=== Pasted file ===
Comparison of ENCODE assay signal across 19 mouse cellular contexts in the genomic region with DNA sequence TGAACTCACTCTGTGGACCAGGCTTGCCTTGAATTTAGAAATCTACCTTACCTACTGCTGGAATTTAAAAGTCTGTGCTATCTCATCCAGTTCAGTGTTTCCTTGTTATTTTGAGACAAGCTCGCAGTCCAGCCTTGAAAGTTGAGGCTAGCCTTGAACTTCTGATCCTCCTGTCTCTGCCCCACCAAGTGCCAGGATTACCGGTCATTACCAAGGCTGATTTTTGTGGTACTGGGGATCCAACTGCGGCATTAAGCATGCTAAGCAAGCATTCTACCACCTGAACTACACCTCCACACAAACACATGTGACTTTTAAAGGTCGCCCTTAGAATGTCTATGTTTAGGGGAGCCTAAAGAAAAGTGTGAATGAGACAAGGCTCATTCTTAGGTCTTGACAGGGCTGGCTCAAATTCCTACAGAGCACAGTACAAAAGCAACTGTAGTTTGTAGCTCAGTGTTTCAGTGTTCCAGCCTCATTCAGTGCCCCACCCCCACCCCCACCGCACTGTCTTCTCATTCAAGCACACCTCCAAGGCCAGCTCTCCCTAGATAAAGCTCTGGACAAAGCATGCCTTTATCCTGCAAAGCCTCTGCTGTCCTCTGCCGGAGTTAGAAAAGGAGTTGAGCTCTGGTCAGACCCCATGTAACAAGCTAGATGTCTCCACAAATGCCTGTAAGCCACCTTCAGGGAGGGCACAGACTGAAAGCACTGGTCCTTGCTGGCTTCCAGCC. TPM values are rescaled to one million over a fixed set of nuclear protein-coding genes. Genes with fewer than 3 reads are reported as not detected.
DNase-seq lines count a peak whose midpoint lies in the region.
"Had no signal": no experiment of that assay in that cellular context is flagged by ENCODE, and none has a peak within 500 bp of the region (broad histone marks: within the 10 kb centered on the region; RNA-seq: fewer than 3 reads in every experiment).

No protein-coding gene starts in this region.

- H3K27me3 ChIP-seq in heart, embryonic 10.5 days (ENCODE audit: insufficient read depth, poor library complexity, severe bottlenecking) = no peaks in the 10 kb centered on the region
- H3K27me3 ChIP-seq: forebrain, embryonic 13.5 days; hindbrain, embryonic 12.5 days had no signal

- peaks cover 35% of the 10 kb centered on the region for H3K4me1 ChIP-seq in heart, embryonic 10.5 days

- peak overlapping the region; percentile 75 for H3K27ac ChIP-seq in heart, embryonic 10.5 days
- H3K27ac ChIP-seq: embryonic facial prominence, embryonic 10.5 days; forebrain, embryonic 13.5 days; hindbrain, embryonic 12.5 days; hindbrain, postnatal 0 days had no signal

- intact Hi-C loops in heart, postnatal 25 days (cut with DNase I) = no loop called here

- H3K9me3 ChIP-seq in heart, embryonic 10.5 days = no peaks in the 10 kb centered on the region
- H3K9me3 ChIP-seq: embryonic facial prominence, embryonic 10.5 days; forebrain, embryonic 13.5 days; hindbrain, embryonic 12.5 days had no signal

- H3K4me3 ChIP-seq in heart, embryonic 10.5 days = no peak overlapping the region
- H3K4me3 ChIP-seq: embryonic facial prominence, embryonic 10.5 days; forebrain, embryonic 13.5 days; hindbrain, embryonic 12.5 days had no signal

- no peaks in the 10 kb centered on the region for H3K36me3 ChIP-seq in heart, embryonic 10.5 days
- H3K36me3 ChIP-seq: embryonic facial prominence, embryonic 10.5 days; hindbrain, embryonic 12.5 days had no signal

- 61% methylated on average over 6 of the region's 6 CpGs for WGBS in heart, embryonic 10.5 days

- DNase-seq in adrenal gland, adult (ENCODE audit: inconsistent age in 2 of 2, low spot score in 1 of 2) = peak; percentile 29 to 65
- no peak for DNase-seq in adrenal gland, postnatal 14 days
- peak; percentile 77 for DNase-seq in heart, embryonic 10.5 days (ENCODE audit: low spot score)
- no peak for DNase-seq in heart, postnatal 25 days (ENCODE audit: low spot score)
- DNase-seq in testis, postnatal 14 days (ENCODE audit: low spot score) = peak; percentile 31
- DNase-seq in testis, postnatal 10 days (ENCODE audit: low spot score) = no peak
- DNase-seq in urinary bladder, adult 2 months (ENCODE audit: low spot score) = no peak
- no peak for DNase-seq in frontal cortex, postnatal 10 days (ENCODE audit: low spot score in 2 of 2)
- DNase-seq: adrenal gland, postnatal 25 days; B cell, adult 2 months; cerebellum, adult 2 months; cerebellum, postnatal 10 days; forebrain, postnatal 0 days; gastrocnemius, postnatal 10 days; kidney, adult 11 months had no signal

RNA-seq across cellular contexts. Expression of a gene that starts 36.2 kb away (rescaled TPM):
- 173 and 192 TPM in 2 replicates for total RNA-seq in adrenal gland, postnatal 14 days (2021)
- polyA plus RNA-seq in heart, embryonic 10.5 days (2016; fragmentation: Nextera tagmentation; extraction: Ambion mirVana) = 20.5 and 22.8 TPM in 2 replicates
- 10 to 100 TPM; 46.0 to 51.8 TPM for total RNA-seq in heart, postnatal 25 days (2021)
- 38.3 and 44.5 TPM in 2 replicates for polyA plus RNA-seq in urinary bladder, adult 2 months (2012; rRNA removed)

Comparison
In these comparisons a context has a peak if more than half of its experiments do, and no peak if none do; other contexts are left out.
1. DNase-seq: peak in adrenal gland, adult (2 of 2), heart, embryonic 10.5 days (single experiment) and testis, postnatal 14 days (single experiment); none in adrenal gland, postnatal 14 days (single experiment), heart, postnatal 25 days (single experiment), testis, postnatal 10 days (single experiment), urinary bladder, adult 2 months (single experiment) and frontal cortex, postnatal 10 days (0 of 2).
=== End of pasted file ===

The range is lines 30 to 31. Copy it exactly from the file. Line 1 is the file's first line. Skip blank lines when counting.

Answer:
- 10 to 100 TPM; 46.0 to 51.8 TPM for total RNA-seq in heart, postnatal 25 days (2021)
- 38.3 and 44.5 TPM in 2 replicates for polyA plus RNA-seq in urinary bladder, adult 2 months (2012; rRNA removed)